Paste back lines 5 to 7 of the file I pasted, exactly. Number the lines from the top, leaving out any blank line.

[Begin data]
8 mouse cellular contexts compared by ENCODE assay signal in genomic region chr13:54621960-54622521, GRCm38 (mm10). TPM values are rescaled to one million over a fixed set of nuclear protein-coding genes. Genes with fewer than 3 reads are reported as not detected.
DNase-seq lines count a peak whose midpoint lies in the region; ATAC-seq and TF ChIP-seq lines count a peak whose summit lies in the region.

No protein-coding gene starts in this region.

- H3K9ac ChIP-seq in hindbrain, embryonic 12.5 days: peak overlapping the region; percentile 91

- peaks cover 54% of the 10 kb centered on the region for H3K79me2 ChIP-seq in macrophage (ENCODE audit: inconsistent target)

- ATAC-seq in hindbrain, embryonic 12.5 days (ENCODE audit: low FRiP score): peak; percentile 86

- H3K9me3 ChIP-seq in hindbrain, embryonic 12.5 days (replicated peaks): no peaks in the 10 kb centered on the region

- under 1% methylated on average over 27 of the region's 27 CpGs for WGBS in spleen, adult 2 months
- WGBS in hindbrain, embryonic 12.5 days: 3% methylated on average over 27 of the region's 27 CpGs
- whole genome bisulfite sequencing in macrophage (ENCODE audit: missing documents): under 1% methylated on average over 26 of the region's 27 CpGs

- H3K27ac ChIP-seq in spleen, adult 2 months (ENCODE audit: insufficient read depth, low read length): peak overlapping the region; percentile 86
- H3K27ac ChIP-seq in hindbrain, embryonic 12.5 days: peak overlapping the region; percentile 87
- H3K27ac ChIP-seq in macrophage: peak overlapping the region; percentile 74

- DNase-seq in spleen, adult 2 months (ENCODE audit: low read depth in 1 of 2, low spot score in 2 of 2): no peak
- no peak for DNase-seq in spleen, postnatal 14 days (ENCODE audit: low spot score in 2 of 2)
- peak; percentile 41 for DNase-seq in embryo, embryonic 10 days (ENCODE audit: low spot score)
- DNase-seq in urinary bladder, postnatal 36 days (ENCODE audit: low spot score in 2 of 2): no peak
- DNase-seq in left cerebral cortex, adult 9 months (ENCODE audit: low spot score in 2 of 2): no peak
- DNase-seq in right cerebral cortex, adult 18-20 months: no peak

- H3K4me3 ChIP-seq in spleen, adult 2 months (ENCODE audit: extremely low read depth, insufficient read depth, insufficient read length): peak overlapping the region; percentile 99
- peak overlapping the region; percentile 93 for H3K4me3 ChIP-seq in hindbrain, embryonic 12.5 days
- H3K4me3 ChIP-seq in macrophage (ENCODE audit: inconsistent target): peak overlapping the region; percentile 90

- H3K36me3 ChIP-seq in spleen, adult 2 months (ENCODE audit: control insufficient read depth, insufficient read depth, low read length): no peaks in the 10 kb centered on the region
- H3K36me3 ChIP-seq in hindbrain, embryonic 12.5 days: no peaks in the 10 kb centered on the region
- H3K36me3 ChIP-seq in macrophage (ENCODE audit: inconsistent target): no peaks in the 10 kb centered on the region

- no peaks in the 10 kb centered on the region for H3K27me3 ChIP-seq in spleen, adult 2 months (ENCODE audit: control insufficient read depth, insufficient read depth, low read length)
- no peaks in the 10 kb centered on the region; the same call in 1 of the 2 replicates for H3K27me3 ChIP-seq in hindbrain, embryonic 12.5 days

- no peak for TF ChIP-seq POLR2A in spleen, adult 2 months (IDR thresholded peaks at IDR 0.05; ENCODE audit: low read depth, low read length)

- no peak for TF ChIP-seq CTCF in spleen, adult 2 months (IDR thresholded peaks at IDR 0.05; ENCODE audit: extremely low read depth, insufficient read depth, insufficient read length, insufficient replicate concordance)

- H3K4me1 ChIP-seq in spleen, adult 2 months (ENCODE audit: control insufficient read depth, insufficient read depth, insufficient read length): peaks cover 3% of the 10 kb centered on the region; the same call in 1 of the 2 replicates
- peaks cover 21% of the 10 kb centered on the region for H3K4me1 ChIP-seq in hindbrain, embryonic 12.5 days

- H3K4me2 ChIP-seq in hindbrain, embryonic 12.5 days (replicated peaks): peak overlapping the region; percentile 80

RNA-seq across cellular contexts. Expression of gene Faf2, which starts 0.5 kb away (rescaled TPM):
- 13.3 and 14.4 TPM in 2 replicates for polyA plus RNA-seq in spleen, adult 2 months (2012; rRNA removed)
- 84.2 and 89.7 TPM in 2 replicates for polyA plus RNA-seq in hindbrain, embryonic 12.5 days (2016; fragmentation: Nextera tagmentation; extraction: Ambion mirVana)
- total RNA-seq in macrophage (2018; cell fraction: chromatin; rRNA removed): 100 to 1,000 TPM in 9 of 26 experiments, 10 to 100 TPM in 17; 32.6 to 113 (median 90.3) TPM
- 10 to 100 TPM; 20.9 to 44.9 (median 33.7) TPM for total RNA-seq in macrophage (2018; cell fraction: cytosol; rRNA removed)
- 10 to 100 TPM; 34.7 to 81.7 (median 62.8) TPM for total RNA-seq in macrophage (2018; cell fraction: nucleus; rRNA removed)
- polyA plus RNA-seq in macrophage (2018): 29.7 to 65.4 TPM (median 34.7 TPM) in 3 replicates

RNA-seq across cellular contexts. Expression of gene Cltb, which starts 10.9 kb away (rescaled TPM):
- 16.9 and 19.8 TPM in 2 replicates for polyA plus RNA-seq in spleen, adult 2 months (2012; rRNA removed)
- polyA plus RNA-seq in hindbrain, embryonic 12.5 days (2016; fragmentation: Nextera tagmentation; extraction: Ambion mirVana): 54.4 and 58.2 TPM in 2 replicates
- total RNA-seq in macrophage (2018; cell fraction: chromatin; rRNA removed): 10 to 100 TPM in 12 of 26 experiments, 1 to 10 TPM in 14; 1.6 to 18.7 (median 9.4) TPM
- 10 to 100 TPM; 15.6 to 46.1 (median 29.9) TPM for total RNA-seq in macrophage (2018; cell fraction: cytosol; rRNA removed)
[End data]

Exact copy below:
- peaks cover 54% of the 10 kb centered on the region for H3K79me2 ChIP-seq in macrophage (ENCODE audit: inconsistent target)

- ATAC-seq in hindbrain, embryonic 12.5 days (ENCODE audit: low FRiP score): peak; percentile 86

- H3K9me3 ChIP-seq in hindbrain, embryonic 12.5 days (replicated peaks): no peaks in the 10 kb centered on the region